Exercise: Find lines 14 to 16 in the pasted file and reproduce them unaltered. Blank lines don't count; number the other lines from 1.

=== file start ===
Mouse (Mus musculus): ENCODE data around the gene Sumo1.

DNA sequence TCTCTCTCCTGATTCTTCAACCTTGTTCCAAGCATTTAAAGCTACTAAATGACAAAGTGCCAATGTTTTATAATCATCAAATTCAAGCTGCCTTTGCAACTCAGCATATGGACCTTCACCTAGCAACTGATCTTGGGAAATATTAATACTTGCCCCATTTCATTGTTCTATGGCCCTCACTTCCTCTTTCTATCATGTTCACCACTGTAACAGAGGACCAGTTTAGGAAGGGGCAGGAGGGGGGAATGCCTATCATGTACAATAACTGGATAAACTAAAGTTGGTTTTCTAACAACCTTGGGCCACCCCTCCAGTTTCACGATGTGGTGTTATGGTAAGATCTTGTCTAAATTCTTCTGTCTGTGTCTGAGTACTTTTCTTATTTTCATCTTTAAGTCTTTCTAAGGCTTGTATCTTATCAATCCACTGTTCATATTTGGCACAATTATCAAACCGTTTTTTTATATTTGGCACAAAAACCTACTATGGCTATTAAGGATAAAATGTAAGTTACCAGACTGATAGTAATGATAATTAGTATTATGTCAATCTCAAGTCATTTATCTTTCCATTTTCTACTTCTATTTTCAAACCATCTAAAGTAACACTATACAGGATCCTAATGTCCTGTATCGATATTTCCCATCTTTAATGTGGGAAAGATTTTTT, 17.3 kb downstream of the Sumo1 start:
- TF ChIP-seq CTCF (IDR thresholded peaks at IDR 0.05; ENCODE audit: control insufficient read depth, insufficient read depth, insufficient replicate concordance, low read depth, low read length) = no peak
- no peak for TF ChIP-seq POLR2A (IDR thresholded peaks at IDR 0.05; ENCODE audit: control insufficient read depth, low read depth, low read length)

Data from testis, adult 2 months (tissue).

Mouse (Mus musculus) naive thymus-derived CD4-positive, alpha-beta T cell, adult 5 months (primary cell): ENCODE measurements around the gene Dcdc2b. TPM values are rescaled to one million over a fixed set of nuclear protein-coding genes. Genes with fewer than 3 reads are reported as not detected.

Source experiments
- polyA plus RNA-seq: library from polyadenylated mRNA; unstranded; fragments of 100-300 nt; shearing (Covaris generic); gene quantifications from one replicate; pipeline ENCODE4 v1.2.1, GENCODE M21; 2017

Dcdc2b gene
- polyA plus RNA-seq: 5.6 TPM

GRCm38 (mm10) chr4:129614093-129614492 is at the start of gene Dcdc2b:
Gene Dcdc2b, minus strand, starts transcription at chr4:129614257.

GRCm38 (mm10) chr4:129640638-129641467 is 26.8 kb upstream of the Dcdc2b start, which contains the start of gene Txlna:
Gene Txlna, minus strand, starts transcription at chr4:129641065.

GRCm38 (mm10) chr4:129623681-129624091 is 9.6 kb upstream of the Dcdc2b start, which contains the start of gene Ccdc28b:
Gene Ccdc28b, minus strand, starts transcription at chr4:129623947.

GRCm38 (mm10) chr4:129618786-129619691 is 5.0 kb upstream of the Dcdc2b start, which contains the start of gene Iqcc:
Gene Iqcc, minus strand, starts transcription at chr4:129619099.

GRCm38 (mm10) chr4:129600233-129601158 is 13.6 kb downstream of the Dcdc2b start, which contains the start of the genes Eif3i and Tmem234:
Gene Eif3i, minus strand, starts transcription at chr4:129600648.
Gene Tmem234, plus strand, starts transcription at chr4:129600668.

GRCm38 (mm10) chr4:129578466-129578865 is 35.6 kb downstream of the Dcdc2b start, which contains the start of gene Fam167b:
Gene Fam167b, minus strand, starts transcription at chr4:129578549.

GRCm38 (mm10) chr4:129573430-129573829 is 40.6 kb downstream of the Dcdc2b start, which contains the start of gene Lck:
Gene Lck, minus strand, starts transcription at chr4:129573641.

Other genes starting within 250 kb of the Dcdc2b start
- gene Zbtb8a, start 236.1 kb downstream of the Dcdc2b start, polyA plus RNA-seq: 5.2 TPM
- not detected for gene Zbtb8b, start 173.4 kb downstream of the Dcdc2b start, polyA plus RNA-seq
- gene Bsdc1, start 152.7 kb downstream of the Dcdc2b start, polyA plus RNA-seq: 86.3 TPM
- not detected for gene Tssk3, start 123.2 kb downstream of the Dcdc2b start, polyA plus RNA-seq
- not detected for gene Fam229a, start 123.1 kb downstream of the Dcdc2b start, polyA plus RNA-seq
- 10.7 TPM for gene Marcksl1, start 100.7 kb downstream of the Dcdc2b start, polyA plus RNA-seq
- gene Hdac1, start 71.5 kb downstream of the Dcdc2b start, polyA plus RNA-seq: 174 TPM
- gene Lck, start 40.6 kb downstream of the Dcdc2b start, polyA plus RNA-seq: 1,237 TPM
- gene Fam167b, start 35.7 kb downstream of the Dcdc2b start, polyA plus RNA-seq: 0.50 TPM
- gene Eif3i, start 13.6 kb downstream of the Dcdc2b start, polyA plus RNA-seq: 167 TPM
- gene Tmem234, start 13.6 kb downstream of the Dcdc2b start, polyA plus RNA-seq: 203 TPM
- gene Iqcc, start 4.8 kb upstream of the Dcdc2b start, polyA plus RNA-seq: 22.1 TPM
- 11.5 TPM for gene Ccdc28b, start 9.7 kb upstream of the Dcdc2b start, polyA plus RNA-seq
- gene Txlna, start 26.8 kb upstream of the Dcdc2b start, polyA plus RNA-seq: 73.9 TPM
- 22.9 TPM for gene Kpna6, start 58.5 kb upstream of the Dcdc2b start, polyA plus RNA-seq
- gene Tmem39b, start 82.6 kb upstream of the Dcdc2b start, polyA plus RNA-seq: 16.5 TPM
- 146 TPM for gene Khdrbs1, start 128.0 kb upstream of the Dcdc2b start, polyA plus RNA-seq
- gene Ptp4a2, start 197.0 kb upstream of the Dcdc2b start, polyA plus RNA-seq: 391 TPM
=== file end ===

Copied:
Gene Txlna, minus strand, starts transcription at chr4:129641065.

GRCm38 (mm10) chr4:129623681-129624091 is 9.6 kb upstream of the Dcdc2b start, which contains the start of gene Ccdc28b:
Gene Ccdc28b, minus strand, starts transcription at chr4:129623947.